Eat good- Look good - Feel good


People come to learn Chinese martial arts. From Kungfu, to Kickboxing, Self-Defense and moving meditation (Tai Chi), we teach a wide variety of practices under this heading.

I also frequently share my opinions about physical conditioning, and teach a variety of the strength and conditioning methods I find to be most beneficial. However, there are several other areas that are very important and deserve attention. These include diet, rest and recovery, and psychology among a few others.

Today I'd like to share with you my opinion and approach to diet and nutrition:

Try and eat “healthy”. Shaolin monks are not all vegetarians and you don’t have to be either. In addition, I do not believe this is a single “right” way to structure your diet. There are many different approaches that work well for different people. You must find out what best suits your needs, and your goals. Think of food as medicine and poison and consume the substances that will help your perform optimally. Remember that there are many good variations in diet that people make to accommodate their taste/preference, dietary and regional restrictions.

Honestly, I think you should try and keep it as simple as possible. I’ve always like the general advice from CrossFit’s Greg Glassman:

“In plain language, base your diet on garden vegetables, especially greens, lean meats, nuts and seeds, little starch, and no sugar. That's about as simple as we can get. Many have observed that keeping your grocery cart to the perimeter of the grocery store while avoiding the aisles is a great way to protect your health. Food is perishable. The stuff with long shelf life is all suspect. If you follow these simple guidelines you will benefit from nearly all that can be achieved through nutrition.”

I advocate eating whole/natural foods and organic/grass fed/pasture raised products when possible. Personally try and stay away from packaged and processed foods. That’s not to say I don’t eat deli meat or bread ever, but the bulk of it is rice, vegetables, fruit and meat. Try and stay away from the packaged stuff that never seems to go bad.


Drink more water. Honestly, drink more and see how you feel. I’ve consistently found that if I’m not drinking at least 64 oz a day I feel achy and tight. I’ve found I do best using a big container of water (~64 oz.). Fill it up in the morning, finish it, refill it and keep drinking. In general, you should try to drink between half an ounce and an ounce of water for each pound you weigh, every day. For example, I weigh 180 pounds, so I try and drink that would be 90 to 180 ounces of water a day depending on my activity levels. Think scientifically here and test/re-test. If at one point you feel uncomfortable then don’t force it, simply scale back on the intake. Continue to re-evaluate and adjust as needed. The biggest hurdle in this process seems to be the consistency. Think about your water intake as practice, and just as you practice anything else, you’ll get better at it. You will form the habit of continually drinking, and your bladder will adjust. It will get easier in time. Good habits will have profound impacts on your performance, but really on your health and wellness in general. Long term, hydration is one of the most important things you should be aware of.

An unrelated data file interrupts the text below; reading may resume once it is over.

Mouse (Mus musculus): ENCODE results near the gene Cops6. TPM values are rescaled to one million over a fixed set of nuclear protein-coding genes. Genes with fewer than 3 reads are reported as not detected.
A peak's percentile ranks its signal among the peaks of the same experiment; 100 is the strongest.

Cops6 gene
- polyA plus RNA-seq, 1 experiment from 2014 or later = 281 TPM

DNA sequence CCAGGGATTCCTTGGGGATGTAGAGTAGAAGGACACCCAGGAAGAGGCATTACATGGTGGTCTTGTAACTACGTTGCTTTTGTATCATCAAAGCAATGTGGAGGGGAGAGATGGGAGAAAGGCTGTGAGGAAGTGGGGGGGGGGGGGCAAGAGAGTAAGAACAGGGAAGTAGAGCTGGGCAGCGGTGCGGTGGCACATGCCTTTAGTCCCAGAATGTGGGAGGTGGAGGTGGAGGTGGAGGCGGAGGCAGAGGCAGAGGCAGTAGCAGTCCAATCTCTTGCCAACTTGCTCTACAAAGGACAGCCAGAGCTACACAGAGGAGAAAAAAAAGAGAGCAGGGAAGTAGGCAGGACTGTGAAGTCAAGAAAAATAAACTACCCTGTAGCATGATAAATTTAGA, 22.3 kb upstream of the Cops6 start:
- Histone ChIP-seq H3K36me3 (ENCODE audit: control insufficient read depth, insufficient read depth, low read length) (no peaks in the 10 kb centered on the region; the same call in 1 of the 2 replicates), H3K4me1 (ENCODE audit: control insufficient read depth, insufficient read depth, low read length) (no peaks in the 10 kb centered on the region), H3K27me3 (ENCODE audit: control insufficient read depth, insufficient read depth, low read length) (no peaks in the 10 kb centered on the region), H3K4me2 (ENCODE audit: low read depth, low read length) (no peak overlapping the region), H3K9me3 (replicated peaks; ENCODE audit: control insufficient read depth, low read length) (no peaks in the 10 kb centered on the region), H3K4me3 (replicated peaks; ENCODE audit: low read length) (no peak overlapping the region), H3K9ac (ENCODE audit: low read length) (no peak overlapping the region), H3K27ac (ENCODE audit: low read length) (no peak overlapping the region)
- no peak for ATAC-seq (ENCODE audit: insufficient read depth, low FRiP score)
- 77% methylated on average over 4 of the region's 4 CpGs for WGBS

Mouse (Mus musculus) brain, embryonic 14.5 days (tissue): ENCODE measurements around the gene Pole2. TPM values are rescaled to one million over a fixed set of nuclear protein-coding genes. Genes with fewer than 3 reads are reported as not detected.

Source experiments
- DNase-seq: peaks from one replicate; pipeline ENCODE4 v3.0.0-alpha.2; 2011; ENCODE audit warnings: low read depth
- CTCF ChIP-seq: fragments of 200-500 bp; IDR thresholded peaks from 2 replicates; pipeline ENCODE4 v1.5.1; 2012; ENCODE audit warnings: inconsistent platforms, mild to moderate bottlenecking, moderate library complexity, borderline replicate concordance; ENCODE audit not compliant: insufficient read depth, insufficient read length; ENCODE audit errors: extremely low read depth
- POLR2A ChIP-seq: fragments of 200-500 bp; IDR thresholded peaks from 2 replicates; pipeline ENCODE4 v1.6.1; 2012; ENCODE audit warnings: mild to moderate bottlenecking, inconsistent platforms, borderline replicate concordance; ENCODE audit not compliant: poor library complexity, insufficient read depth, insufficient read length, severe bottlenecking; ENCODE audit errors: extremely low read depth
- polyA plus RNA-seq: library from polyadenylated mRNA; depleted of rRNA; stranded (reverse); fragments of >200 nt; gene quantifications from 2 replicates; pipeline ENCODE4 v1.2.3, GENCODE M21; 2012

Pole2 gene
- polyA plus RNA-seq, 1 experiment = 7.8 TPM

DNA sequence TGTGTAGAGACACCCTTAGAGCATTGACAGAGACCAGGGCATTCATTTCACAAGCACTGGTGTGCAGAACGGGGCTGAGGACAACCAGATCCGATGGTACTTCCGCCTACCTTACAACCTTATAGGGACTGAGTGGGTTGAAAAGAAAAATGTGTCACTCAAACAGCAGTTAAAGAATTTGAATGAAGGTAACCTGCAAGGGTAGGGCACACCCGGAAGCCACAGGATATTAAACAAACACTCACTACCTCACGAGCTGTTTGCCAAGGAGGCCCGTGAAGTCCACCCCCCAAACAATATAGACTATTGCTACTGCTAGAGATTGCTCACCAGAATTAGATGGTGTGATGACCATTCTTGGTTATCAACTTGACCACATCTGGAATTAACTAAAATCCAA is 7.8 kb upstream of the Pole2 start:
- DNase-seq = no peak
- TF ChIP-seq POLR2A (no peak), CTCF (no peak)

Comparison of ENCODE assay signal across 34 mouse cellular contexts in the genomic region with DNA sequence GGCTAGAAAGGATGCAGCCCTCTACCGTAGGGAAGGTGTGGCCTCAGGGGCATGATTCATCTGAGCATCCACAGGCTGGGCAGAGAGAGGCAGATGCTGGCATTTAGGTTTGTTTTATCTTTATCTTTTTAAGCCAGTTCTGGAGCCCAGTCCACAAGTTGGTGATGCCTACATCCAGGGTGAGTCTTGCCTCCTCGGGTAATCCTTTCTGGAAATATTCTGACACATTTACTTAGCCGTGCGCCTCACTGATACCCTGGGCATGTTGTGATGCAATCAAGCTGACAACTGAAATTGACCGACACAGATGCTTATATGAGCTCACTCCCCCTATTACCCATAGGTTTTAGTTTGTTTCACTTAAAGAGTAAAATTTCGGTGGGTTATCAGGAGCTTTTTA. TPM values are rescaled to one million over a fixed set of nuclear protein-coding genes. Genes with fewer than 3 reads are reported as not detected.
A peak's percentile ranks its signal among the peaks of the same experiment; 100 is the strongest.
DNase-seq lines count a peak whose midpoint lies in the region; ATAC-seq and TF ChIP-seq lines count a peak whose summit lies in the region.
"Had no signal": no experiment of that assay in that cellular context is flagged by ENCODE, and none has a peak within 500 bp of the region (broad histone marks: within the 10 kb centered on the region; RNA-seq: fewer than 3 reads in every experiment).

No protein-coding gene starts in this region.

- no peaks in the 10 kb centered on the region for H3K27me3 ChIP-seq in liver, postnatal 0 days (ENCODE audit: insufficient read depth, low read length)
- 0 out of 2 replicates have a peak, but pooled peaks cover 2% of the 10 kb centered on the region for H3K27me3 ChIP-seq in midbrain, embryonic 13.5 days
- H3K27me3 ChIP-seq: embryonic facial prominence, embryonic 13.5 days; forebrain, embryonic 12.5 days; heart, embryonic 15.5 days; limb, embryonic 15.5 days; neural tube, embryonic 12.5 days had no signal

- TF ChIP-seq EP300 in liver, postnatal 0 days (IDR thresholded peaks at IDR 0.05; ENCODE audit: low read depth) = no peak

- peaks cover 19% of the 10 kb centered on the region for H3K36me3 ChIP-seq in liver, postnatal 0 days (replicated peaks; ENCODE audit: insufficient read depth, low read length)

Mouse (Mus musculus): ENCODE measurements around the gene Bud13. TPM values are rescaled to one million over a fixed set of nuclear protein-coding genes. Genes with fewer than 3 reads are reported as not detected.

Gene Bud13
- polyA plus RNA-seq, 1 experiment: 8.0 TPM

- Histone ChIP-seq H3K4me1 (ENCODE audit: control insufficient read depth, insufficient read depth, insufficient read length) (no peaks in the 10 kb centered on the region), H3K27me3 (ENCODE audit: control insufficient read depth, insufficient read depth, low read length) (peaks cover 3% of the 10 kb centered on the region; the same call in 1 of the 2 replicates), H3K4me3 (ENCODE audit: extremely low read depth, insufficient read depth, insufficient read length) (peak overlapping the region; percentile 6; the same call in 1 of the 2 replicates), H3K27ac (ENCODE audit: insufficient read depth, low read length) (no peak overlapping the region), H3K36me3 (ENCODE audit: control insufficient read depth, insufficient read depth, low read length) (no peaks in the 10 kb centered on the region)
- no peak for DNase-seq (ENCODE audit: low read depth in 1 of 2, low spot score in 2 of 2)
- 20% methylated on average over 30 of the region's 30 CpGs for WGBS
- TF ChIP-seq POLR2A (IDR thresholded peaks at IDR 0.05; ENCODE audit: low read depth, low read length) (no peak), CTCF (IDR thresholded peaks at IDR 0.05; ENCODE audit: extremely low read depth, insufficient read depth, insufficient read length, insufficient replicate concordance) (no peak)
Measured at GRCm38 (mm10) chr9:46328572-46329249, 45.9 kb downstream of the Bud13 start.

Supplements are meant to supplement your regular diet. So I always suggest getting your diet and hydration in order first. Seriously, I have a friend who was telling me about a new supplement he was taking. I asked how much water he drank in a day and he said “I’m so busy at work, I don’t have time to drink water”. This is the dumbest thing I’ve ever heard. Seriously, no supplement is going to help him more than drinking an the optimal amount of water. I can’t emphasize this enough- get your diet and hydration solid first. Only once you are really squared away would I recommend looking in to supplementation.

Supplements can be tricky. With many misleading advertisements, and the idea that simply taking a pill can change your game, it is very tempting to start spending your hard earned (or parents hard earned) money on things you really don’t need. My advice is to try and get as much of whatever you think you need to supplement in your regular diet. You want more vitamin C, fish oil and protein? First, try eating an orange, some fish and some eggs or chicken.

One simple trick: Try making your own smoothies. Easy way to get lots of good stuff.

What works for you?